22d Unattractive student tucking into French bread (5)
PLAIN: The usual letter for student or learner in (tucking into) the French word for bread

24d Beef good and ready to be eaten (5)
GRIPE: The usual letter for good and a synonym for ready (eg fruit)

25d Almost regretting bankruptcy (4)
RUIN: A truncated (almost) word for regretting

My particular favourites were 11a, 12a 18a, 19a, 27a, 3d, 16d and 18d. What were yours?

Quick Crossword pun: BOO + CAR + WREST = BUCHAREST


40 comments on “DT 30127
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  1. I thought I wasn’t going to like today’s puzzle on initial inspection seeing only one multi-word answer, but ended up enjoying it immensely!
    Glad that it needed some good old lateral thinking as opposed to classic solving
    techniques. My favourite today by far was 11a. Many thanks to the setter.

  2. Like Tipcat, I feared the worst after scanning the first few clues with no glimmer of an answer. Eventually solved from the ground up. Failed to parse 11a, so loud groan when I read the hints. Really enjoyed the well-crafted clues and many good surfaces. Thanks to setter and Twmbarlwm, whose ratings I agree with.

  3. Took a while to tune in today , clever latteral cluing from our setter and a challenging puzzle to enjoy.
    Favourite was 11a for the wordplay, remembered the ‘chippie’- liked 1d and 17d.
    Had my D’oh moment in eventually spotting the anagram in 16d,special mention for 8d.
    Going for a ***/****,Thanks to Twm for the pics.

  4. A lovely puzzle which was very enjoyable whilst it lasted.
    One cannot help thinking that perhaps CL has been keeping this puzzle up his sleeve, waiting for the right time to air 19a?
    My ticks go to 1a, 11a, 18a, 19a, 21a, 3d, 7d & 18d.
    Thank you setter and Twm.

  5. 2*/4* for a light, fun puzzle today with 11a my favourite.

    Many thanks to Anthony Plumb (if I may be so 1a) and to Mr. T.

  6. Another early vote for 11a as top of the pops ahead of the appropriately topical 19a & 17d. Largely straightforward other than it took far longer than it ought to have to peg the 5 letter synonym for gang at 1d which enabled completion at 9a.
    Thanks to the setter & T.

  7. I found this one quite straighforward today, although I solved it starting from the bottom and working upwards. Last one in 1a.

    Many thanks to the setter, and to Twmbarlmn for the write-up.

  8. Enjoyable and really quite challenging.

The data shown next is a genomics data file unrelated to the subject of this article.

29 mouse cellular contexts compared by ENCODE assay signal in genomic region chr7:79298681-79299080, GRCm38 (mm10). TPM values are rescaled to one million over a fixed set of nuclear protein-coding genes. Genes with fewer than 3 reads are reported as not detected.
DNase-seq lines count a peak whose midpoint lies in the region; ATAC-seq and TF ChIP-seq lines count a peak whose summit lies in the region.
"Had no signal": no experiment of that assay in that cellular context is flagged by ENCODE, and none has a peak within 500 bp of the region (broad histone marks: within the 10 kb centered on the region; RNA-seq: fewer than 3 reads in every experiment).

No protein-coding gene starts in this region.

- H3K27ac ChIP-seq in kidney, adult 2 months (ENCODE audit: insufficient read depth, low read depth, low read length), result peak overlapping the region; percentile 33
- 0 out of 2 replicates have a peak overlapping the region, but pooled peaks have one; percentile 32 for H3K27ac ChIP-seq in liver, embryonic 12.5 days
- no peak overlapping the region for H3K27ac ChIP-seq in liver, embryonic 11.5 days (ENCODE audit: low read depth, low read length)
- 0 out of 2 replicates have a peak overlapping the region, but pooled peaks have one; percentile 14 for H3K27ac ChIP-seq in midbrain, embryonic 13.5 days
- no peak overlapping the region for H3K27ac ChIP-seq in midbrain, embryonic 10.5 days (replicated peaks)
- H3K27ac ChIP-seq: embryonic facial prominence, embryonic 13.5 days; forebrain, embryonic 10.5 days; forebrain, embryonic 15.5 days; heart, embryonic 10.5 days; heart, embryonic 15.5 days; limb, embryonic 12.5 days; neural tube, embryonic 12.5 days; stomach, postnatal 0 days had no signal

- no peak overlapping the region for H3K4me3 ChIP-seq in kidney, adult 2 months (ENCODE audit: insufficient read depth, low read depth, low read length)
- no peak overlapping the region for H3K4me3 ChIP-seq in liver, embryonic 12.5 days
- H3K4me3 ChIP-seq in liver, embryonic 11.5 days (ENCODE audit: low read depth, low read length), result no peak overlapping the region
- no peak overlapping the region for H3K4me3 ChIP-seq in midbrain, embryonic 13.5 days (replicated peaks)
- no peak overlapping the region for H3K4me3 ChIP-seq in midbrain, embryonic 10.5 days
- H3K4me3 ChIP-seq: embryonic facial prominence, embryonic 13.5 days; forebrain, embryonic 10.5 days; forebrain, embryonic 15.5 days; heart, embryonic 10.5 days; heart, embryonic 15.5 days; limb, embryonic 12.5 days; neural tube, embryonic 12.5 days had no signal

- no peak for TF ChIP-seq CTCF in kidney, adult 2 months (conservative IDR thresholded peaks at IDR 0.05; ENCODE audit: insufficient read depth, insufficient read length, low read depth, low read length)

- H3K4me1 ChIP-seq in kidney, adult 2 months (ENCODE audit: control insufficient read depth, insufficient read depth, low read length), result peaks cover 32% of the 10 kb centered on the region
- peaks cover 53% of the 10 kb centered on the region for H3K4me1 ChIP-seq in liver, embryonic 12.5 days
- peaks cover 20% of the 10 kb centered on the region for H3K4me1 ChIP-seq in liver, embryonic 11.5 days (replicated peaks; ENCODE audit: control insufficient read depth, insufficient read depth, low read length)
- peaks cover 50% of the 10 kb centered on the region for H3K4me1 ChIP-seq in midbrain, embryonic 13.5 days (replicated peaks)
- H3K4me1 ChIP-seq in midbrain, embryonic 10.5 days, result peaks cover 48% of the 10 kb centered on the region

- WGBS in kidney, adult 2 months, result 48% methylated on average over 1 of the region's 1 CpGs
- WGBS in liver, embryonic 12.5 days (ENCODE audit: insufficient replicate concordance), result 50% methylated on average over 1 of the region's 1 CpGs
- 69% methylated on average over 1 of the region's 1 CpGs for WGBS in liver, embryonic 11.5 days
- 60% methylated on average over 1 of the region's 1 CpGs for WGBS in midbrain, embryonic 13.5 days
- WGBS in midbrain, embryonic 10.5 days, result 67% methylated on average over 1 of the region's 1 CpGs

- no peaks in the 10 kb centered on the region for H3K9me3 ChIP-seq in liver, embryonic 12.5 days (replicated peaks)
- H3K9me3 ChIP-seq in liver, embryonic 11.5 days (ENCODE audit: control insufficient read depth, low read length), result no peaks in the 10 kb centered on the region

Slow start, gathered speed.
    11 and 19a and 7 and 14d of special note.
    In summary, 2*/4*.
    Many thanks to the setter and to Twmbarlwm.

  9. Brilliant puzzle today even though, like others, it took me a while to get going. 13A, 18A & 14D were particularly good but pipped at the post by my favourites 11A and, by a whisker, the best of the day,19A!! Many thanks to the setter. ***/***** for me.

  10. A struggle to find the puzzle in the traditional download format on the DT website soured my Monday night mood, but when I did I was cheered immensely by this lovely offering. I’m firmly in the “11A for top spot” camp, though 9A also deserves mention. Thanks Twmbarlwm and the setter.

  11. For me Twmbarlwm has it spot on in the assessment “A very enjoyable puzzle with some occasionally tricky wordplay” – it took me a while to get on the setter’s wavelength, and I was unaccountably held up by those reappearing mutts of 17d. Great clueing throughout, some great surfaces.

    2.5* / 3*

    Many thanks to the setter and to Twmbarlwm

  12. The only problem today was of my own making. By spelling 1a incorrectly I had the wrong initial letter for 5d which scuppered the whole NE corner for a while. Some really good surface reads today and I especially enjoyed 19a,27a and 7d. Thanks to the compiler and Twmbarlwm, whose help I needed to parse 18a.

  13. Like others, it took me a while to get going with this one, but what an enjoyable puzzle it turned out to be.
    Top marks went to 11&19a plus 14d.

    Thanks to Mr Plumb(?) and to Twmbarlwm for the review.

  14. Over the last couple of weeks, we seem to have had a ‘reset’ on what is Typically Tuesdayish but still as enjoyable as ever, and, based on the grid, I will have to be as 1a as RD on the identity of the setter – 2.5*/4*.

    Candidates for favourite – 9a, 13a, 21a, 14d, and 24d – and the winner is 9a.

    Thanks to Mr Plumb and to Twmbarlwm.

  15. I found this one challenging, but got there in the end without using the hints.
    Very enjoyable and satisfying.

    Thanks to the setter and to Twmbarlwm

  16. I ended up solving this pleasingly testing puzzle where I had the top half going in well before the bottom sections, with the cleverly topical 19a getting the biggest laugh and 11a taking top spot. Most enjoyable.

    My thanks to AP and T.